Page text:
4 segmentation

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4 segmentation

  1. 1. NSW
  2. 2. Chapter 4 Market segmentation, targeting and positioning
  3. 3. Targeting? Segmentation? Position? Three main learning objectives
  4. 4. Market segmentation This is the process of dividing the total market into several smaller similar groups. All members in a group have similar factors that influence their demand .
  5. 5. Benefits of segmentation <ul><li>Identify and satisfy specific benefits </li></ul><ul><li>Efficiently use limited resources </li></ul><ul><li>Select target market. </li></ul><ul><li>Action the market segmentation plan. </li></ul>
  6. 6. Limitations of segmentation Limits Mass production increase Expense s Limits Standardisation
  7. 7. <ul><li>Segmentation limits : </li></ul><ul><li>Mass production, which offers economies of scale. </li></ul><ul><li>Standardisation of service, which increases delivery speed and efficiency. </li></ul><ul><li>Segmentation increases : </li></ul><ul><li>Expense through production and marketing of products to only specific groups of the market. </li></ul><ul><li>Promotion, administrative and inventory costs. </li></ul>Limitations of segmentation
  8. 8. Bases for segmentation
  9. 9. Bases for segmentation Demographic Psychographic Behaviour Geographic Marketer
  10. 10. Population <ul><li>People constitute a market. </li></ul><ul><li>Marketers analyse the population and its geographic and demographic distribution as the first steps to understanding the consumer market. </li></ul>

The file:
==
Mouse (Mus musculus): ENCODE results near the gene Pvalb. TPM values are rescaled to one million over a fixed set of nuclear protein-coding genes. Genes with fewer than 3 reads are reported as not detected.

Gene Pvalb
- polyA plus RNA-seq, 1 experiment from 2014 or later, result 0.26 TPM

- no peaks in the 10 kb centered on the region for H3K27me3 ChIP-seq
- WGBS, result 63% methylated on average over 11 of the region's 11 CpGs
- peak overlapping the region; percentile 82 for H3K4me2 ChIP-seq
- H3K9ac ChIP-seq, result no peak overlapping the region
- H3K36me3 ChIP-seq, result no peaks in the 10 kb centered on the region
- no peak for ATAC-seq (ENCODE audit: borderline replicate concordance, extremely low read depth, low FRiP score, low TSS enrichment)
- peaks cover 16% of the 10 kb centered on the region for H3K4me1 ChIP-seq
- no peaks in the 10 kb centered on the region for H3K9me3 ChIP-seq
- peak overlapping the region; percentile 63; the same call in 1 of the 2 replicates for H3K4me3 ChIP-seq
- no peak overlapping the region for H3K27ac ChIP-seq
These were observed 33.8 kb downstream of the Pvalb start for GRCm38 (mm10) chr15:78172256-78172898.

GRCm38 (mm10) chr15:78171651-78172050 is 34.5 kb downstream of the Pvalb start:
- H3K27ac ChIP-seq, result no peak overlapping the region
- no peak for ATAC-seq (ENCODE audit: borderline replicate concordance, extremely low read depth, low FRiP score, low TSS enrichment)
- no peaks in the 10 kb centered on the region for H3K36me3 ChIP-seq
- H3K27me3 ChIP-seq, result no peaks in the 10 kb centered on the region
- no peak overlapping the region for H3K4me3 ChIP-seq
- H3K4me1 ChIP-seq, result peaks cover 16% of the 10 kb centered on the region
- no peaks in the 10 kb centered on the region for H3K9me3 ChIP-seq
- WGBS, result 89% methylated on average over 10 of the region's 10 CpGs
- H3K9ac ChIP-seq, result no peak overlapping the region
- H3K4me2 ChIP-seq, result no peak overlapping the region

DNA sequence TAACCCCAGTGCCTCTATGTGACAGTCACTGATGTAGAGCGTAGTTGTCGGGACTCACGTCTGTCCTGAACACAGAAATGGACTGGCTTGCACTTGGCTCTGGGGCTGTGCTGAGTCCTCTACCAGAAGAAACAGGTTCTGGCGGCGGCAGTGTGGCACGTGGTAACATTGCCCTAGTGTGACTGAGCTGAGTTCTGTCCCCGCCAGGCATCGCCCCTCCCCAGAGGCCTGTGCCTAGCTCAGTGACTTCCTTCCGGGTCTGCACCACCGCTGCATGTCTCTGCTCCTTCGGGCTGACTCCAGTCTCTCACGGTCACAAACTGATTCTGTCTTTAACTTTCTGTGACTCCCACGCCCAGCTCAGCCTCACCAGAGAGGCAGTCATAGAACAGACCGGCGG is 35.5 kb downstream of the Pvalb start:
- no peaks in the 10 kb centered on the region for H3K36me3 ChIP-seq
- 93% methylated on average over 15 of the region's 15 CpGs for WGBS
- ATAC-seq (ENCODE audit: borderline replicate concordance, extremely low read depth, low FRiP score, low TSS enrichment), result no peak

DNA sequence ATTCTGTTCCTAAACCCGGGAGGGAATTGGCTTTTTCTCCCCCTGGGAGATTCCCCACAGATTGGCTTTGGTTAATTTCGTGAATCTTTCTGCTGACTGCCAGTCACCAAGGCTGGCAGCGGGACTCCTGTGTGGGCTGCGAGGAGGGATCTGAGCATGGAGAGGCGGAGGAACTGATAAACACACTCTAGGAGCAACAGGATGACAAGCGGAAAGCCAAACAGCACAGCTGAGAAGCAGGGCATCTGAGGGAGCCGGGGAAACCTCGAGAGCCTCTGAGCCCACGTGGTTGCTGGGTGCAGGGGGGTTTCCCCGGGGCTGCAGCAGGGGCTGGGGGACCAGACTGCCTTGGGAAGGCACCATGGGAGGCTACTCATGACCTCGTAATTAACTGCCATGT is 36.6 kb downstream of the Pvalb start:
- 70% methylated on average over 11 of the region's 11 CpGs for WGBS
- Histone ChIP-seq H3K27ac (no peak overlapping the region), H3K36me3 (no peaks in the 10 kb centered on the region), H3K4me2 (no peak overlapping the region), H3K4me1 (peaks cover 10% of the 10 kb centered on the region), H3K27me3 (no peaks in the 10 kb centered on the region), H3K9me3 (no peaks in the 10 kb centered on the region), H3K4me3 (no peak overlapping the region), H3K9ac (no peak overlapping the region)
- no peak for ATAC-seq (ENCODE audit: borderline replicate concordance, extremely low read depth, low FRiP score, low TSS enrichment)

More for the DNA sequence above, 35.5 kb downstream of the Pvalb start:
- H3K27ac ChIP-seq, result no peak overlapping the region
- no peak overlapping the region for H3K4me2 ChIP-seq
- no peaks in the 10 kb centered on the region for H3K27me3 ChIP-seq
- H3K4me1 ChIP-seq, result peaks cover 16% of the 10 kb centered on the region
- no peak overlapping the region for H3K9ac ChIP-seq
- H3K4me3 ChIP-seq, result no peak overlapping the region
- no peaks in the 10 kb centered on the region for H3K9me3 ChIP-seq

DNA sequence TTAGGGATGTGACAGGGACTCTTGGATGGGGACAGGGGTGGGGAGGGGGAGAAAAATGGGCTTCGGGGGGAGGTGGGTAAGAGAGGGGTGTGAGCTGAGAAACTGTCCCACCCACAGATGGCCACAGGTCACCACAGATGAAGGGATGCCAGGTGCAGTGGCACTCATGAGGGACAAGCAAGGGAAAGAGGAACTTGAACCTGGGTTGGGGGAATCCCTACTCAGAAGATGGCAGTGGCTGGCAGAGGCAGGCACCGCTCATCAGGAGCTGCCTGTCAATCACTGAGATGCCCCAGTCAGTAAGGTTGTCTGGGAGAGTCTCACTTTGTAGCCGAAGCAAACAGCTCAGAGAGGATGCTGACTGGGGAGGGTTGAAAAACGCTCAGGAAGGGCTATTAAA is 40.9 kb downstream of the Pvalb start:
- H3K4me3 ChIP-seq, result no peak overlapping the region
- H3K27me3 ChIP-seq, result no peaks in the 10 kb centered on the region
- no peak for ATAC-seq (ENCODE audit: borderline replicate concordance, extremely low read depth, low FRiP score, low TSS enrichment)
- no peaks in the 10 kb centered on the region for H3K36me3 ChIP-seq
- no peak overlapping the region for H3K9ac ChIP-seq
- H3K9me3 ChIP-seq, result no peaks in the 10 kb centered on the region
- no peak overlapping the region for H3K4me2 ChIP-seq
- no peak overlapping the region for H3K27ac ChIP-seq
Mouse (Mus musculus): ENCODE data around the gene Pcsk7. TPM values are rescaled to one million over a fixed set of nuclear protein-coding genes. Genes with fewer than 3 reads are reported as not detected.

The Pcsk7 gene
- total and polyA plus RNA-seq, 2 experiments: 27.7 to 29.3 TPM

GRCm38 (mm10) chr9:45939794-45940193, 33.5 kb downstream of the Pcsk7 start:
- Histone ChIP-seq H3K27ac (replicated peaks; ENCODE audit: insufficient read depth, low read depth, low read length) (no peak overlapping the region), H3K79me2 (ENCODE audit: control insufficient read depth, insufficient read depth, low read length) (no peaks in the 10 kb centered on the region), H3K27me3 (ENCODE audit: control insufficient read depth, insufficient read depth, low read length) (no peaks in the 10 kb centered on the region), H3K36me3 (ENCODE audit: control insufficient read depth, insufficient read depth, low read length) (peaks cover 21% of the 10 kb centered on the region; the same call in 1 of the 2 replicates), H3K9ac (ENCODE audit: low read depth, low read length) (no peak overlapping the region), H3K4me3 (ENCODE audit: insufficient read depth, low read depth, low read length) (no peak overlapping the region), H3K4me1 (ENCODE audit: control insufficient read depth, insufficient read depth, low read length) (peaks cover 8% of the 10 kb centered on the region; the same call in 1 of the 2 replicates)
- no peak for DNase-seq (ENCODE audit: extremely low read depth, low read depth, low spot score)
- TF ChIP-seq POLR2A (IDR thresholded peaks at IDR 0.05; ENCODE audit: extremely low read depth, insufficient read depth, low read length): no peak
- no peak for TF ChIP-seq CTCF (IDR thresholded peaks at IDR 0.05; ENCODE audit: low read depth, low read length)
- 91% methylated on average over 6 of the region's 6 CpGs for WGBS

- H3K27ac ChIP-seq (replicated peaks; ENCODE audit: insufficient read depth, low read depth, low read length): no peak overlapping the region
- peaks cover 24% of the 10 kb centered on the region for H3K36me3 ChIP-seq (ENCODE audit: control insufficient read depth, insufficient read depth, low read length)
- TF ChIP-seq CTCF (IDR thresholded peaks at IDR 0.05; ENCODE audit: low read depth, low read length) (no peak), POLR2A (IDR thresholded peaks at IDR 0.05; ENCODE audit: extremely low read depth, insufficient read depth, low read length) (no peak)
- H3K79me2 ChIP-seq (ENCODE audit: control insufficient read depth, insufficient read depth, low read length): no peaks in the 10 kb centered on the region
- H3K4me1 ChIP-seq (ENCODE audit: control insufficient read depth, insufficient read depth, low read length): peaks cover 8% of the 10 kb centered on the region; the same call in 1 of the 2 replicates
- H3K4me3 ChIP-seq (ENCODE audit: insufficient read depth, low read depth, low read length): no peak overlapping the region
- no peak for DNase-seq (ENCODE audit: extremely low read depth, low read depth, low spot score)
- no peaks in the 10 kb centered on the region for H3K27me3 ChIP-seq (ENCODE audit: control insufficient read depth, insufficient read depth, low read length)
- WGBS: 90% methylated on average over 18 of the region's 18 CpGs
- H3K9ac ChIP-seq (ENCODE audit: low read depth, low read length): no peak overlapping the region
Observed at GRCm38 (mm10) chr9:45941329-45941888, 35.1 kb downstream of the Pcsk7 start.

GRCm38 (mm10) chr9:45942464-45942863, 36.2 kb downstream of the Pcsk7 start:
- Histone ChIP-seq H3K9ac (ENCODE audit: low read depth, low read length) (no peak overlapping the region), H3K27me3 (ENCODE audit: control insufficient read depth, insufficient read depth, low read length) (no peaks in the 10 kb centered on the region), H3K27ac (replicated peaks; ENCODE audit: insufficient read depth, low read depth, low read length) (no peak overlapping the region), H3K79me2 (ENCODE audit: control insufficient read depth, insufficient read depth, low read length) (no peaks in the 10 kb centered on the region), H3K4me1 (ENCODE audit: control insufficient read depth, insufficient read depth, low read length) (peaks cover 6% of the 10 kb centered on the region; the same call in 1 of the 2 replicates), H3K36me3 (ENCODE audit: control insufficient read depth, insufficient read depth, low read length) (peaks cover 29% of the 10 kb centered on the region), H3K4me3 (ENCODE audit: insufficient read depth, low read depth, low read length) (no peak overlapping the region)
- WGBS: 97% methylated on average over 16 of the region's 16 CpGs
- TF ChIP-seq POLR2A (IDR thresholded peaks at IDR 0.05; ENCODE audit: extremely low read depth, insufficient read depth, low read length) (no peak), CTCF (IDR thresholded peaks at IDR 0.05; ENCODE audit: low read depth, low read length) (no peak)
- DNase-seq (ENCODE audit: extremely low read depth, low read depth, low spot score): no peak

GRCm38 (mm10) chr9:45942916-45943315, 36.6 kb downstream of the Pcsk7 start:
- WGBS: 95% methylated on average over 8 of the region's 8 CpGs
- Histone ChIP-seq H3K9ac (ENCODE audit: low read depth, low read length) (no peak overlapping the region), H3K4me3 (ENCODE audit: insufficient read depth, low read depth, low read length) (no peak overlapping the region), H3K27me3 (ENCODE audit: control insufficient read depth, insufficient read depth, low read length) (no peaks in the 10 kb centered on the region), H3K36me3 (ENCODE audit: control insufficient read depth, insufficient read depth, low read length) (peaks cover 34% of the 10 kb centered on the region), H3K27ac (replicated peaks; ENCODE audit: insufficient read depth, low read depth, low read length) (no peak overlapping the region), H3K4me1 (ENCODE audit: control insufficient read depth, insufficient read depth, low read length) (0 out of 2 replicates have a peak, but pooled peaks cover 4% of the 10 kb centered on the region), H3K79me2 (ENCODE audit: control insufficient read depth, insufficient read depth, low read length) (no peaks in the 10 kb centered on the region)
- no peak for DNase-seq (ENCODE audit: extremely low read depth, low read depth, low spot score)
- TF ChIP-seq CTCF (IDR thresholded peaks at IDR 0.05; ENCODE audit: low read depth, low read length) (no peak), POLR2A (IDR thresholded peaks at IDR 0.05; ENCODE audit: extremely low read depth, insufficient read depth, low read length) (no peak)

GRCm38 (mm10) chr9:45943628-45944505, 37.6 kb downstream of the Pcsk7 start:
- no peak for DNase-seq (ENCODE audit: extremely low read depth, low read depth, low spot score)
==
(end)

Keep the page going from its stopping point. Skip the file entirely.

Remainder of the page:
11. 11. Bases for segmentation <ul><li>Geographic — The city size, urban/ suburban/ rural population distribution and climate. </li></ul>
  12. 12. <ul><li>Geographic distribution — frequently divided into rural, urban and suburban. </li></ul>-Rural -Suburban -urban
  13. 13. <ul><ul><li>Age. </li></ul></ul><ul><ul><li>Gender. </li></ul></ul><ul><ul><li>Family life cycle. </li></ul></ul><ul><ul><li>Education. </li></ul></ul><ul><ul><li>Income distribution. </li></ul></ul><ul><ul><li>Ethnicity. </li></ul></ul>Demographics — the vital statistics that describe a population. In particular:
  14. 14. Relevance of consumer demographics <ul><li>Infant market (0 – 4 yrs). </li></ul><ul><li>Child market (5–12 yrs). </li></ul><ul><li>Teenage market (13–16 & 17–20). </li></ul><ul><li>Young adult/Young family market (21–39). </li></ul><ul><li>Middle-aged market (40–55). </li></ul><ul><li>Mature-age market (55–65). </li></ul><ul><li>Over 65s. </li></ul>Age
  15. 15. Gender Male Female
  16. 16. Family life cycle <ul><li>Single parent and two-parent famil ies . </li></ul><ul><li>Young couples with no children. </li></ul><ul><li>Family (usually 2 adults, 2 young children). </li></ul><ul><li>Family with teenagers. </li></ul><ul><li>Multicultural (or mixed) family. </li></ul>Family life cycle will determine the purchase behaviour
  17. 17. Consumer income <ul><li>Upper class </li></ul><ul><li>Middle class </li></ul><ul><li>Lower class </li></ul><ul><li>… .. </li></ul>
  18. 18. 12 Pensioners, widows, casual or lower-grade workers Those at lowest levels of subsistence E 19 Semiskilled and unskilled workers Working D 25 Skilled manual workers Skilled working C2 27 clerical, junior managerial, administrative Lower middle C1 14 Intermediate managerial, or professional Middle B 3 Higher managerial or professional Upper middle A % of population Occupation of head of household Social status Class name